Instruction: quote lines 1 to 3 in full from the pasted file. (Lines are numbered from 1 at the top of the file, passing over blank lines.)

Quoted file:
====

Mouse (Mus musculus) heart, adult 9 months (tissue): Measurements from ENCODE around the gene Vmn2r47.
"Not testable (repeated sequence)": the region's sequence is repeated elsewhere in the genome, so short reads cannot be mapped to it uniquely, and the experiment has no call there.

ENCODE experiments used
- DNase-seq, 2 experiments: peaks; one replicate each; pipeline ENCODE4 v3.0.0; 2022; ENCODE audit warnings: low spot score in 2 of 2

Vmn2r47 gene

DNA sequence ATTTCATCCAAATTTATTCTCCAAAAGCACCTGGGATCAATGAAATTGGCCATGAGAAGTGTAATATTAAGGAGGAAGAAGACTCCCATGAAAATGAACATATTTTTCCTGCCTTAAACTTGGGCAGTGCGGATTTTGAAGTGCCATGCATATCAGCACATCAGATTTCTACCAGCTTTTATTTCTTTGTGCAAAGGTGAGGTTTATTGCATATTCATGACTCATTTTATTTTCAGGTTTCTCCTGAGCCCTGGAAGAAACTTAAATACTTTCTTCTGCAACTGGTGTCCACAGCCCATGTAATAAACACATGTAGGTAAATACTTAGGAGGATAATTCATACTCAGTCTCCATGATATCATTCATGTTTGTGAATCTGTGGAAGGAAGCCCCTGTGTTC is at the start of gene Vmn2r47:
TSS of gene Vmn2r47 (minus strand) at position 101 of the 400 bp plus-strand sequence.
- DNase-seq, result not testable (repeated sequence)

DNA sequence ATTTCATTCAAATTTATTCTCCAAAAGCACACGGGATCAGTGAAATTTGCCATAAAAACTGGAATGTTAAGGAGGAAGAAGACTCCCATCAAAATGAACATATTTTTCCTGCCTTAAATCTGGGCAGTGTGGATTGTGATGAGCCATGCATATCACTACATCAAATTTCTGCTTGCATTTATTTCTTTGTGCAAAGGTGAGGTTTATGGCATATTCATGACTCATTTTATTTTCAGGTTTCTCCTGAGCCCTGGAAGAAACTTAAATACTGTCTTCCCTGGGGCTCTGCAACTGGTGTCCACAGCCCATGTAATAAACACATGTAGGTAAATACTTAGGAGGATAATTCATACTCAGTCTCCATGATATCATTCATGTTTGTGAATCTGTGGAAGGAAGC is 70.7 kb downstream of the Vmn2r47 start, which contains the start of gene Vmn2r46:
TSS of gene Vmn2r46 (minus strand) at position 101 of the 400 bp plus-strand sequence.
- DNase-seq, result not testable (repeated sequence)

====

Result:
Mouse (Mus musculus) heart, adult 9 months (tissue): Measurements from ENCODE around the gene Vmn2r47.
"Not testable (repeated sequence)": the region's sequence is repeated elsewhere in the genome, so short reads cannot be mapped to it uniquely, and the experiment has no call there.

ENCODE experiments used